Where were you born and where did you spend most of your childhood?
Phil was born in Rotherham, Yorkshire in the middle of the Second World War blitz on Sheffield. He spent his childhood living in the town centre in a terraced house that had no garden. His wife Linda was born in Willersley Castle, Derbyshire. Her mother lived in London and was evacuated to a safer place to give birth during the war. Her parents left London after the war and eventually bought a small farm in the country where she spent her childhood.


Where do you live now?
They live on six and a half acres of land in Halswell and have been married for 50 years.

What aroused your interest in gardening or horticulture?
Phil’s interest in gardening really began after they bought their bare land in Halswell. One Christmas their young children bought Phil a book on no-dig compost gardening by W.E. Shewell-Cooper. This aroused his interest in organic gardening. He then joined Good Gardeners’ Association after a visit to Christchurch by Dr Shewell-Cooper in 1980. He has been involved in that organisation since then, currently as Chairman. Phil was also influenced by Bob Crowder and his work at the Biological Husbandry Unit at Lincoln College. He developed a vegetable garden and made compost. Later he and Linda became interested in developing an ornamental garden and orchard. They read many books and started to landscape the garden.

What gardening or horticultural interests do you have now?
They are passionate about growing their own food organically. They are now retired and can devote more time to their garden.


What’s your favourite plant and why?
They don’t have any one plant that is a favourite. They love the different seasons – Bluebells, Daffodils, Magnolias, etc in Spring. Summer brings the joy of the perennial border and roses. Autumn brings that wonderful change in the colour of leaves. Winter is a time to walk round the garden and enjoy witch hazels, hellebores, etc and the tracery of the branches of the deciduous trees.

What’s been your most challenging and/or rewarding gardening project ?
Their most challenging and rewarding gardening project was designing the large garden. The combination of Phil’s building skills and Linda’s knowledge of plants and design has led to the garden expanded by one project or another. The first was a small walled vegetable garden. Then to enhance this project they decided to build two gazebo type buildings in old brick with shingle roofs.  Then they constructed a large brick arch to link different areas of the garden and built bridges over a wetland area on the property.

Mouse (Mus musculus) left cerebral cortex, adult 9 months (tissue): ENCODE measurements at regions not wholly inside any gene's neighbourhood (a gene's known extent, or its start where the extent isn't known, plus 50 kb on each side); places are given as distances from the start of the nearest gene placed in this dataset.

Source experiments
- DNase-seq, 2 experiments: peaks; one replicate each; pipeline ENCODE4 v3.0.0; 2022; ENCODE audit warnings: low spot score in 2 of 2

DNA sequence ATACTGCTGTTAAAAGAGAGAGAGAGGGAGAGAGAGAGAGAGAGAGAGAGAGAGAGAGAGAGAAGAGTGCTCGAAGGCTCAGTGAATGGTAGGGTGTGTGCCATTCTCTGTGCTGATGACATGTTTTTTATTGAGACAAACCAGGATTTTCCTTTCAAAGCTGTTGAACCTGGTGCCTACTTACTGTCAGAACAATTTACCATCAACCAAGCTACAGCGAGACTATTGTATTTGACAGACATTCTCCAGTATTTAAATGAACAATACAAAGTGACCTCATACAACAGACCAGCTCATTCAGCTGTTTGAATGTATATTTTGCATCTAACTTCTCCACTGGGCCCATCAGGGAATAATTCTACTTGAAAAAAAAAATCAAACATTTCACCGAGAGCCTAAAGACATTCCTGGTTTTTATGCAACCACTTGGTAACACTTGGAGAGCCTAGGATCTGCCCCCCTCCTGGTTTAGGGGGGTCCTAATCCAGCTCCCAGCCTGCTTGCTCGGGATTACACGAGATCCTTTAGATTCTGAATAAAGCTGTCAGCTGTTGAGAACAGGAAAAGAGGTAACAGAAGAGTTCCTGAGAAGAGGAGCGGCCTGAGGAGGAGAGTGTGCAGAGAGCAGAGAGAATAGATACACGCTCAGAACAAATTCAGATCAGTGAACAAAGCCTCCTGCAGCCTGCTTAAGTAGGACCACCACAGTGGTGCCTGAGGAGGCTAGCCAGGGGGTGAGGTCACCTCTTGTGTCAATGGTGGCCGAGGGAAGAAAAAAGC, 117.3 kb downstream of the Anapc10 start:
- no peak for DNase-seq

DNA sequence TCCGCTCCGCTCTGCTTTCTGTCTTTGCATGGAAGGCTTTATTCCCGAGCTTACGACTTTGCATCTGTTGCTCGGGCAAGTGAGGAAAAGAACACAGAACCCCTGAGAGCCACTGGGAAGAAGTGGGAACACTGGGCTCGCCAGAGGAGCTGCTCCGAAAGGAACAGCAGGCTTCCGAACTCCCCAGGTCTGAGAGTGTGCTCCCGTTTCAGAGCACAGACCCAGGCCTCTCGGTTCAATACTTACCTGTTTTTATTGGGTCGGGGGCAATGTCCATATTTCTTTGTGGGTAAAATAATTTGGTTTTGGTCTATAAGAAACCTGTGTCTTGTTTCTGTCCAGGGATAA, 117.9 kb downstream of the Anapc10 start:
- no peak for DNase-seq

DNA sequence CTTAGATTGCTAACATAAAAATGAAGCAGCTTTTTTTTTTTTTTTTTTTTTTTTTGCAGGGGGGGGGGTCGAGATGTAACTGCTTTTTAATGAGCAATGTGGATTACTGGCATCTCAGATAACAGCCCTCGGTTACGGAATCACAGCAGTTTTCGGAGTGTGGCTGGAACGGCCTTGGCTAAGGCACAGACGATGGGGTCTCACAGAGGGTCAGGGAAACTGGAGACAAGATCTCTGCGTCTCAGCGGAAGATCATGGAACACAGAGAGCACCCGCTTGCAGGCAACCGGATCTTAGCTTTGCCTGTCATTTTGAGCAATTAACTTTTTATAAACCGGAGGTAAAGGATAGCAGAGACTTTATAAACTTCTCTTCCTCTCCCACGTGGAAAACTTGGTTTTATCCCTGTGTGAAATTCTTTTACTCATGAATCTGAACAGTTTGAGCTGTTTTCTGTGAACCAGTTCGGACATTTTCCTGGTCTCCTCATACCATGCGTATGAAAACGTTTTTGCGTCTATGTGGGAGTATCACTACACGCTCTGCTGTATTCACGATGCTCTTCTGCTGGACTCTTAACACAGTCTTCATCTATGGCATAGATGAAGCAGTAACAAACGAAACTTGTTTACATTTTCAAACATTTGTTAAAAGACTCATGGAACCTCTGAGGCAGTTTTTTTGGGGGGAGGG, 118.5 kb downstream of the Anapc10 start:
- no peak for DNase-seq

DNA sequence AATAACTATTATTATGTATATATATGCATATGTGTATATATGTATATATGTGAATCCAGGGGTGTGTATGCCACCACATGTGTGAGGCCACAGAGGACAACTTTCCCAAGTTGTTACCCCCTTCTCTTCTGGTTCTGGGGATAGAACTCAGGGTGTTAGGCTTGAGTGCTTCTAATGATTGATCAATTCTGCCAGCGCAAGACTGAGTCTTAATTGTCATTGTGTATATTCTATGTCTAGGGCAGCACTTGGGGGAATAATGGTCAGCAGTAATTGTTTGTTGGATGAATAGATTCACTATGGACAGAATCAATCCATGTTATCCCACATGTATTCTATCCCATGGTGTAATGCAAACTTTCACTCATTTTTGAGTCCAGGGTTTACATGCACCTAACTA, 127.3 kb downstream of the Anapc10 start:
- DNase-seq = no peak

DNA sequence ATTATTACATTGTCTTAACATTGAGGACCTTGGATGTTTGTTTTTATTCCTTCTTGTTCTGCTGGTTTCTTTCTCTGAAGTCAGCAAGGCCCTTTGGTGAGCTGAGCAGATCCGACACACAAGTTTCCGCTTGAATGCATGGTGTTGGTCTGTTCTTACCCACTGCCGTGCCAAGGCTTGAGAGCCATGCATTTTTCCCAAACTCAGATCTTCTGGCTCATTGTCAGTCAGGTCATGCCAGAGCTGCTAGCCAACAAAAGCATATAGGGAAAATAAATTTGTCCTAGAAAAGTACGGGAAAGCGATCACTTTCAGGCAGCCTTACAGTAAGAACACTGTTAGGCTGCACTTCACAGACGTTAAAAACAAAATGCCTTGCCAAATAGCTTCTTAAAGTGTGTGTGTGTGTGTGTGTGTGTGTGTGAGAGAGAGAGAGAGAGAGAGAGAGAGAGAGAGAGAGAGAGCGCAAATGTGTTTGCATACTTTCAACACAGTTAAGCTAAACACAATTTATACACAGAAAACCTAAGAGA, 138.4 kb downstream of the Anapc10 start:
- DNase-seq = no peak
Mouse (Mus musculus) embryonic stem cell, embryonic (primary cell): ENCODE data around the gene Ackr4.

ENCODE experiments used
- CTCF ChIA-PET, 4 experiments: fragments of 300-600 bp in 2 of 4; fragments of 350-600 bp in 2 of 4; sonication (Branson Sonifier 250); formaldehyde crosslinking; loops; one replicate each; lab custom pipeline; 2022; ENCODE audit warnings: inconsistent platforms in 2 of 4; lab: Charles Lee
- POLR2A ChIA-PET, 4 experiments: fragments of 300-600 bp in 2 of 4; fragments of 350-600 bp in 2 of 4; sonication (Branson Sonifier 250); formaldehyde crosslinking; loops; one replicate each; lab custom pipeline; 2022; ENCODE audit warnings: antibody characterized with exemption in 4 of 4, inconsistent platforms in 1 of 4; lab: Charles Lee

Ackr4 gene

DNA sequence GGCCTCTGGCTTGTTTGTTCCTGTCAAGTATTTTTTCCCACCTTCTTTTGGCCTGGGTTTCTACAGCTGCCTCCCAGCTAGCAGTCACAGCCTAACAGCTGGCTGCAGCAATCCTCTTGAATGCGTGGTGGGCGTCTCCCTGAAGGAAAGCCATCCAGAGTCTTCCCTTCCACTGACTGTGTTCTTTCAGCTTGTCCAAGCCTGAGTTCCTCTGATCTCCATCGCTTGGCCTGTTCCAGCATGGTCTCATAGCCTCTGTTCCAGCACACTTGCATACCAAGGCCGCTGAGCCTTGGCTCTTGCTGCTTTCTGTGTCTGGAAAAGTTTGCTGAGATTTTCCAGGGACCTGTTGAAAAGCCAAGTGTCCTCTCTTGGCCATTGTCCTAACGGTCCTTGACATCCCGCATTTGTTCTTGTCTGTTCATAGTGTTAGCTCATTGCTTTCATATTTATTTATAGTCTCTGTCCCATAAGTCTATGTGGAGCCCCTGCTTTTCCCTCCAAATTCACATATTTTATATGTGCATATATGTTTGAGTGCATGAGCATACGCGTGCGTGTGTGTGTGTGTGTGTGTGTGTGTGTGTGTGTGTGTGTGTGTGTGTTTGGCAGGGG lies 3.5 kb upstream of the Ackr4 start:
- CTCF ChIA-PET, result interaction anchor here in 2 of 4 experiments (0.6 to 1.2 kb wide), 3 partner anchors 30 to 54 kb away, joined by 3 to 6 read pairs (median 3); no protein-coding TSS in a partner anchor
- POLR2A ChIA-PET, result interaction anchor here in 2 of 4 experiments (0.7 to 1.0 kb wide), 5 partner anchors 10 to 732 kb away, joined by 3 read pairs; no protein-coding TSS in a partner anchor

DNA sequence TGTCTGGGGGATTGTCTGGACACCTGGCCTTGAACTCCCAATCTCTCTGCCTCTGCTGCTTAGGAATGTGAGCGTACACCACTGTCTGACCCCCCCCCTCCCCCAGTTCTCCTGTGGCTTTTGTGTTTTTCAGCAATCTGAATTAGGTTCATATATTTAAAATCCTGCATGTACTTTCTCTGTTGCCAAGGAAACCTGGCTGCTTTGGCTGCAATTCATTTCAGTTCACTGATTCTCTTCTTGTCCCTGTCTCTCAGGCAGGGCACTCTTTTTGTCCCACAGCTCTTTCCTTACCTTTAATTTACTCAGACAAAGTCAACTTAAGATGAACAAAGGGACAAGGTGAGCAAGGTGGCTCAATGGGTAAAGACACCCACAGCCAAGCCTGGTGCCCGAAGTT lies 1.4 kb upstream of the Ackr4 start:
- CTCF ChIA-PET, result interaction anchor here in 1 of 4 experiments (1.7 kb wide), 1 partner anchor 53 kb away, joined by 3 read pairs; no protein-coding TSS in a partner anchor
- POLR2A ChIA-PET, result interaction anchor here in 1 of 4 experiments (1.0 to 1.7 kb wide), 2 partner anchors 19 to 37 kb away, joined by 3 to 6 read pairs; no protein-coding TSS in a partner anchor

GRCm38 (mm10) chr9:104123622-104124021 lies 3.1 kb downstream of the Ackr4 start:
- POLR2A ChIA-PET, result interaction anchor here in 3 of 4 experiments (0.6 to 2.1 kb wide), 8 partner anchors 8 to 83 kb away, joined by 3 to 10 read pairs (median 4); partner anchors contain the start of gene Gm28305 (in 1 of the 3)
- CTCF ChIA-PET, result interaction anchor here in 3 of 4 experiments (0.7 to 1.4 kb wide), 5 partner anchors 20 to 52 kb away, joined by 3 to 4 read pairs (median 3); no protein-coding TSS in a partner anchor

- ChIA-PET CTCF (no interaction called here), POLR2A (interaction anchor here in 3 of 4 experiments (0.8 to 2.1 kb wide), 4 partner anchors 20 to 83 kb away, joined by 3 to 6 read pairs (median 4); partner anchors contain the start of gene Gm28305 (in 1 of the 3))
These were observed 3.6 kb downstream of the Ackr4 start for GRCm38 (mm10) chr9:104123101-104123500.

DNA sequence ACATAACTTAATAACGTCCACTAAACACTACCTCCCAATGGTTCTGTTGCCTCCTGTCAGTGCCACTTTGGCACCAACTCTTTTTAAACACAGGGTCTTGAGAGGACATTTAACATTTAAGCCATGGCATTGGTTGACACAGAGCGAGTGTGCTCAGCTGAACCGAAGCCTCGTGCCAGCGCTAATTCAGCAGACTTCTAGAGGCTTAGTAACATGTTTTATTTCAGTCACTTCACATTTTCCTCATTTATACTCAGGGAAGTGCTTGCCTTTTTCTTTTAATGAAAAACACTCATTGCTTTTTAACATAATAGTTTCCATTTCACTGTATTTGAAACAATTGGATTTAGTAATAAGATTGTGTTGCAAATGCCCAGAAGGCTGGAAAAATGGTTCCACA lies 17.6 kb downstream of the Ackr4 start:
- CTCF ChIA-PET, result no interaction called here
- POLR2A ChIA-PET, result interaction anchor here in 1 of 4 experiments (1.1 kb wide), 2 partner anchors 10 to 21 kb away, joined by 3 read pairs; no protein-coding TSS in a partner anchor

Their current project (named “Phil’s folly” following the tradition on UK estates) is a six metre high tower constructed in old bricks, with Oamaru stone quoins and tapestry windows. It has no specific purpose – just a building which enhances their garden environment. (see photo bottom left)

On writing down this list of projects they were surprised by the number as they have never made a list. All of them have been achieved, come rain or shine, with a fair amount of blood, sweat and tears. They have cleaned thousands of bricks, mixed tons of concrete and have spent countless hours working on their shared hobby.  They are now almost ready to fly the flag – the white rose of York – on top of the tower.

When did you join the CHS and why?
They joined the Fruit & Vegetable circle over 20 years ago to exchange ideas with like minded people. Phil is a past president of the Circle. He served on the Management Committee of the CHS for several years. They have  enjoyed exhibiting at many CHS shows the most memorable being the Mona Vale 2000 show and also two Ellerslie Flower Shows for the CHS.

What is your passion for the future of the CHS?
They would like to see the CHS seriously considering having a real home to be proud of. Phil says “The building would have good design, (not a square glass box). A garden of excellence to surround the building designed to be educational and importantly to a scale that people can relate to. We desperately need something like this in our garden city to foster an interest in gardening for future generations. In order to make my dream turn into reality is there a philanthropist out there with a million or two to spare so that we could begin?”